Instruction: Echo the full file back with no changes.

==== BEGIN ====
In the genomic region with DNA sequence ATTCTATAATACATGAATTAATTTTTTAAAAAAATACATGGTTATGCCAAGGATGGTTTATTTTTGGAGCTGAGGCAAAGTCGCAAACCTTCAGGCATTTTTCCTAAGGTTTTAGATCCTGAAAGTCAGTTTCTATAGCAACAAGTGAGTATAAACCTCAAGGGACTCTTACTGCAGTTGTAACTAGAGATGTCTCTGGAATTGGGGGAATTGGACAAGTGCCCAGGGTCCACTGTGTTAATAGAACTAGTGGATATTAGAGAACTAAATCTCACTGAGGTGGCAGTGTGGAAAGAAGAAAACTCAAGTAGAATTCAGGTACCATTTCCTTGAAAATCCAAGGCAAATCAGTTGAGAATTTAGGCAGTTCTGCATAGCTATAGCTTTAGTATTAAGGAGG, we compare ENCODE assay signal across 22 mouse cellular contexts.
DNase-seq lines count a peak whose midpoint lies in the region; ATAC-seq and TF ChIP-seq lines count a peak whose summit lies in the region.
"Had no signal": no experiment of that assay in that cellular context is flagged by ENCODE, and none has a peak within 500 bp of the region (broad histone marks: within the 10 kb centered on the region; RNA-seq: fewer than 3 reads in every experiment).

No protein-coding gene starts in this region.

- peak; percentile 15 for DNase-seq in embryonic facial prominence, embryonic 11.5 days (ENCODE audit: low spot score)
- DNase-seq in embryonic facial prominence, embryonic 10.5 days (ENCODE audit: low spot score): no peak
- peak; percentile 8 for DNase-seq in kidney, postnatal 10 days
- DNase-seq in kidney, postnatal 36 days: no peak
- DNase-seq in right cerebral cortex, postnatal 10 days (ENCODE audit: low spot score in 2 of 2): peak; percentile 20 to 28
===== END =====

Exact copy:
In the genomic region with DNA sequence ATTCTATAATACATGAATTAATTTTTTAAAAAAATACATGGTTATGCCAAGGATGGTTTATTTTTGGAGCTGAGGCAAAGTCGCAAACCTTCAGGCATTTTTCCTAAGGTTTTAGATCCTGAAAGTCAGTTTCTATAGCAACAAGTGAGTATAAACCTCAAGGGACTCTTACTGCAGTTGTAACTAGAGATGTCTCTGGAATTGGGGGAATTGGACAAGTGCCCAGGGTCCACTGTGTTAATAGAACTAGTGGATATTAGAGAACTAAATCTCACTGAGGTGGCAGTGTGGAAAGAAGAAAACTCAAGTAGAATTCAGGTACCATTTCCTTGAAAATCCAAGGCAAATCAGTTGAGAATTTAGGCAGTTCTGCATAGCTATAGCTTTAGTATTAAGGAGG, we compare ENCODE assay signal across 22 mouse cellular contexts.
DNase-seq lines count a peak whose midpoint lies in the region; ATAC-seq and TF ChIP-seq lines count a peak whose summit lies in the region.
"Had no signal": no experiment of that assay in that cellular context is flagged by ENCODE, and none has a peak within 500 bp of the region (broad histone marks: within the 10 kb centered on the region; RNA-seq: fewer than 3 reads in every experiment).

No protein-coding gene starts in this region.

- peak; percentile 15 for DNase-seq in embryonic facial prominence, embryonic 11.5 days (ENCODE audit: low spot score)
- DNase-seq in embryonic facial prominence, embryonic 10.5 days (ENCODE audit: low spot score): no peak
- peak; percentile 8 for DNase-seq in kidney, postnatal 10 days
- DNase-seq in kidney, postnatal 36 days: no peak
- DNase-seq in right cerebral cortex, postnatal 10 days (ENCODE audit: low spot score in 2 of 2): peak; percentile 20 to 28